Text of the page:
MIT professor’s book digs into the eclectic, textually linked reading choices of people in medieval London.
The concrete slab that fell from the ceiling inside a tunnel section of Boston's Big Dig, killing one person and injuring another on July 10, raised a hue and cry throughout Boston about the massive, $14 billion, multiyear construction project.
The accident closed a major artery and caused a ripple effect of traffic congestion that was still disrupting commuters the next day.
But, according to MIT Professor Joseph M. Sussman, a specialist in transportation systems and one of the original strategic planners of the U.S. Intelligent Transportation System, the late-night accident does not indicate the Big Dig itself has failed to deliver.
"The Big Dig is conceptually sound. It's a good system with dramatic potential. It has provided the Boston metro area with a more efficient traffic pattern. If it is coupled with the investments in public transportation that are on the agenda, we will have a better, more balanced transport system," said Sussman (Ph.D. 1968), the JR East Professor in the Department of Civil and Environmental Engineering and the Engineering Systems Division.
"This type of congestion is an opportunity for the public transportation system to shine. Who knows? Maybe people who never take the T will try it for the first time this week," he said.
A balanced system, Sussman noted, is one in which people can switch flexibly from one travel modality to another - from driving to taking the bus, for example - based on real-time information about traffic conditions.
Boston's current transport system is sometimes more a balancing act than a balanced system, Sussman admitted. When drivers seek alternate routes to travel around the area, congestion "propagates all over the system, an illustration of the relative fragility of the transportation network," he said.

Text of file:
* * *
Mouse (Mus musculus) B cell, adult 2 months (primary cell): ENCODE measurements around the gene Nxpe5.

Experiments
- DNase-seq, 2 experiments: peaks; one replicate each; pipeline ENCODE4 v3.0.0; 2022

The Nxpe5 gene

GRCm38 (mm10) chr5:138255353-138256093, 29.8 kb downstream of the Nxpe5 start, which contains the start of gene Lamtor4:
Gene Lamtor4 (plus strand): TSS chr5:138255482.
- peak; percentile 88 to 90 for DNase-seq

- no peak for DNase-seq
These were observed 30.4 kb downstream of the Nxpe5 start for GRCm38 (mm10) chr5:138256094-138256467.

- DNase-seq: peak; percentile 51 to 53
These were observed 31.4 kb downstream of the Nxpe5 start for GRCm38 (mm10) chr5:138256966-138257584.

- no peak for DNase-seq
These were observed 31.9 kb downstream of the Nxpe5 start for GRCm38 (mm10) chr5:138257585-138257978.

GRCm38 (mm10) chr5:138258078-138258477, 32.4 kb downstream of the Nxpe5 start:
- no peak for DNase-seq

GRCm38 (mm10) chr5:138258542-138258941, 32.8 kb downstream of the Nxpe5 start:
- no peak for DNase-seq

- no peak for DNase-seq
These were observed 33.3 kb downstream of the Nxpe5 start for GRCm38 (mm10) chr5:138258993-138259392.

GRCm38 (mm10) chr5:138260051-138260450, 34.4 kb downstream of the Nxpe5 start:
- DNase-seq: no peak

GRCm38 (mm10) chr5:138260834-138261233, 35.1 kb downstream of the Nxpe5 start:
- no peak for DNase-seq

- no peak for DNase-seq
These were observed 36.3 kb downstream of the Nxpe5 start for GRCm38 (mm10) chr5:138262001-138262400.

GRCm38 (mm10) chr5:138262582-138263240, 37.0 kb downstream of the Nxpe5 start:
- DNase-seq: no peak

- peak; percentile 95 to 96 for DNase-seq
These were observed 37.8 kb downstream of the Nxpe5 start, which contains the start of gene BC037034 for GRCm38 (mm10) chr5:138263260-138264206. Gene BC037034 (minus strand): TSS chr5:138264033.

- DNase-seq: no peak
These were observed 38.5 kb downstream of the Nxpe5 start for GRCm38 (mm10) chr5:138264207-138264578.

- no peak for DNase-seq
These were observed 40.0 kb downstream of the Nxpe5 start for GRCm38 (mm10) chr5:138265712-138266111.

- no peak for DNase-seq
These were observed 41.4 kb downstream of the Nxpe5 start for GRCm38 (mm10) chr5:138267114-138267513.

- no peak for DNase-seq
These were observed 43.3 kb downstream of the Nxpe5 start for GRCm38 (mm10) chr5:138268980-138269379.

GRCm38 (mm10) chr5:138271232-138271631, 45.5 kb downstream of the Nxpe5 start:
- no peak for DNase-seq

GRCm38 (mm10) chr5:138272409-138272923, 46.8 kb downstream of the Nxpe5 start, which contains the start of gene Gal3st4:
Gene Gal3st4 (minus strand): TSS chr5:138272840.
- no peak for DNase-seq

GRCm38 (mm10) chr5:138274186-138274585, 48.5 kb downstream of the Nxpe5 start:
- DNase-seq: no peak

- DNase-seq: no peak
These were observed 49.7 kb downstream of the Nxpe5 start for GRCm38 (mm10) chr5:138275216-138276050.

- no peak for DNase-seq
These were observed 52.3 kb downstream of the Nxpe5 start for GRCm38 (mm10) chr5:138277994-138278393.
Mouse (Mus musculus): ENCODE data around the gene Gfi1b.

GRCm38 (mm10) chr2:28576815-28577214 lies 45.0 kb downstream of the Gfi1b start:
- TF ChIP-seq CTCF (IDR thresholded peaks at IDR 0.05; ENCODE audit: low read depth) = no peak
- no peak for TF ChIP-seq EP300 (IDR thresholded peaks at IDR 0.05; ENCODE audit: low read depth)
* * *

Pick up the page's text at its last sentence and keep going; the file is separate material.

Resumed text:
Congestion thus occurred "quite far from the accident. People who usually take the Mass Pike switched to Route 2. Route 2 was congested, so some drivers switched to Trapelo Road and the city streets. The ripples go way beyond the highway system and even extend to the MBTA," he said.
Sussman sees progress, if not perfection, in this week's traffic jams: Unlike five or 10 years ago, drivers had access to accurate real-time information about traffic conditions from many sources, including the Internet.
Also, the tunnel accident, while awful, occurred late at night during the summer, resulting in less congestion than, say, during a winter rush hour.
Yet, as a specialist who has worked on transportation plans for some of the world's densest mega-cities, Sussman doesn't advocate either better luck or more roads to mitigate congestion.
"Efficient transportation systems and good environmental practice both require better public transit. If we're going to get people out of single-occupancy vehicles, we'll have to develop mass transit," he said.
Sussman has written two books on transportation, "Introduction to Transportation Systems," a graduate textbook, and "Perspectives on Intelligent Transportation Systems."